There’s a “24-hour rule” spoken about it in college football, particularly after a loss.
When you lose, you dwell on it for a day, review tape and come back regrouped and prepared for the next opponent. You forget about what happened.
Redshirt freshman quarterback Cooper Rush had a tough time abiding by that last week, coming off a loss at UNLV in which Central Michigan lost a 21-point first-half lead.
“He felt that he had some plays that could have made the difference,” said quarterbacks coach Morris Watts. “And it was bothering him, and I hope it always bothers a guy. You don’t want to coach a guy where it doesn’t bother him when he doesn’t do something as well as he could do it.”
When Rush steps onto the field at Carter-Finley Stadium on Saturday against North Carolina State (3:30 p.m., ESPN3), he remains in discovery mode. After he posted a productive first six quarters, combining for 517 yards on 33-of-54 passing and four touchdowns in the season opener against New Hampshire and first half at UNLV, his completion percentage hasn’t changed too much — but mistakes have.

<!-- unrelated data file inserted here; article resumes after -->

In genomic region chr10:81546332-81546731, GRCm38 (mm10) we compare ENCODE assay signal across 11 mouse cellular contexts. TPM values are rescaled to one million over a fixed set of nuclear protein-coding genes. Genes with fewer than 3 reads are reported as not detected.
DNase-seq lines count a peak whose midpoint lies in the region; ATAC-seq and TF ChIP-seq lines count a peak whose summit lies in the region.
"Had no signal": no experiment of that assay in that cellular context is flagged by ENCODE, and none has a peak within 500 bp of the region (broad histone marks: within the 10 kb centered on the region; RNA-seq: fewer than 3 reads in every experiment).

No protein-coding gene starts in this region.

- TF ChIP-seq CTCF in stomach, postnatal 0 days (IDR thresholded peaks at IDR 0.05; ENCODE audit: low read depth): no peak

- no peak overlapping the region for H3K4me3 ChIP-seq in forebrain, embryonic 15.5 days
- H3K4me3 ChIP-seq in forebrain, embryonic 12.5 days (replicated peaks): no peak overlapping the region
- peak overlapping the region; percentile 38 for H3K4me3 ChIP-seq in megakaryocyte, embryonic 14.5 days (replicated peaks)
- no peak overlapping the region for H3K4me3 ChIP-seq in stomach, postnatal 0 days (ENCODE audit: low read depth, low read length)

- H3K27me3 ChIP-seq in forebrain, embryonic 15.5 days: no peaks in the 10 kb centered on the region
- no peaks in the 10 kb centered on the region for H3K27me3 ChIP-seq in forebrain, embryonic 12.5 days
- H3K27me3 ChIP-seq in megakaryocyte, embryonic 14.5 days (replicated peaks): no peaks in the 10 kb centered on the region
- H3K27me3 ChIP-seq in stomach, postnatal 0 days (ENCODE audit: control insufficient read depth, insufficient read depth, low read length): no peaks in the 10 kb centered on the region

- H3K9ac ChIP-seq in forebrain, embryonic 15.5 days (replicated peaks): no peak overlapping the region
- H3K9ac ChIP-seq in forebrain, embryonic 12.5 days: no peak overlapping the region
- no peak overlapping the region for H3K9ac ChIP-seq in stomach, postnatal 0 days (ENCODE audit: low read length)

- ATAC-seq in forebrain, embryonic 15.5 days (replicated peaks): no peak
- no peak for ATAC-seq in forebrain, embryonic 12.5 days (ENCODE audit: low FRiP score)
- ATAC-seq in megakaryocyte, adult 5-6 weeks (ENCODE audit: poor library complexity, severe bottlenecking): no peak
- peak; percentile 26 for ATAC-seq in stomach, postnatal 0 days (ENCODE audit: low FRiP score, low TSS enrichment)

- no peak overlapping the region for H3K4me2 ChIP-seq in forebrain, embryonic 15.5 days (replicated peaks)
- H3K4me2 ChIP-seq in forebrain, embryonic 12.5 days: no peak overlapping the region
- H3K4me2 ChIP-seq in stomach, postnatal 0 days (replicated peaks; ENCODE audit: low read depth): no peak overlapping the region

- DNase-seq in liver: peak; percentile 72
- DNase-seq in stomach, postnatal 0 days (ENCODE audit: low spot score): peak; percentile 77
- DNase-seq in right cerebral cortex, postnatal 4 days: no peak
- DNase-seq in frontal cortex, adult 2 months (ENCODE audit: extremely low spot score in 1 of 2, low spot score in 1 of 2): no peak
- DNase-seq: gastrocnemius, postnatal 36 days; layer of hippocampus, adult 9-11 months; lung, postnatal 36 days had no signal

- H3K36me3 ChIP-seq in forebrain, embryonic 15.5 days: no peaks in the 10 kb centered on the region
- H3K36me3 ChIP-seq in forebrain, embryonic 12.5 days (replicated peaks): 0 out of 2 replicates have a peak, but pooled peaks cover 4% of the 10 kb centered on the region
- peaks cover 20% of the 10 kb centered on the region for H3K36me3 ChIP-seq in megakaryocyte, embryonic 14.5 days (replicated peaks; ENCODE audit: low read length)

He has since turned the ball over six times in the last six quarters, including four times in CMU’s 38-17 loss to Toledo. His numbers have also swelled, to 23-for-48 for 298 yards and one touchdown.
“He just made four crucial mistakes,” Watts said. “He recognized it, and he knew he was hot and just didn’t pull the trigger. He was on it. I’m always disappointed when the quarterback turns it over four times, and he is too. But he’s still a good player.”
Rush, like head coach Dan Enos, called his two interceptions against Toledo — both errant passes that appeared to be telegraphed — “just bad reads.”
“You’re young, you’ve just got to learn,” Rush said. “It’s a constant process, every snap for you — especially for a young guy — and I’m trying to learn from it.”
After having a bad practice early last week, both Watts and Rush agreed that he was much better in practice on Tuesday, but still has a learning curve.
“From all the years they’ve played, they learn to move on,” Watts said. “You’ve got to learn how to play the next play, how to forget about a bad play, forget a bad series, forget a bad game.”
Contact Aaron McMann: email@example.com. Follow him on Twitter @AaronMcMann.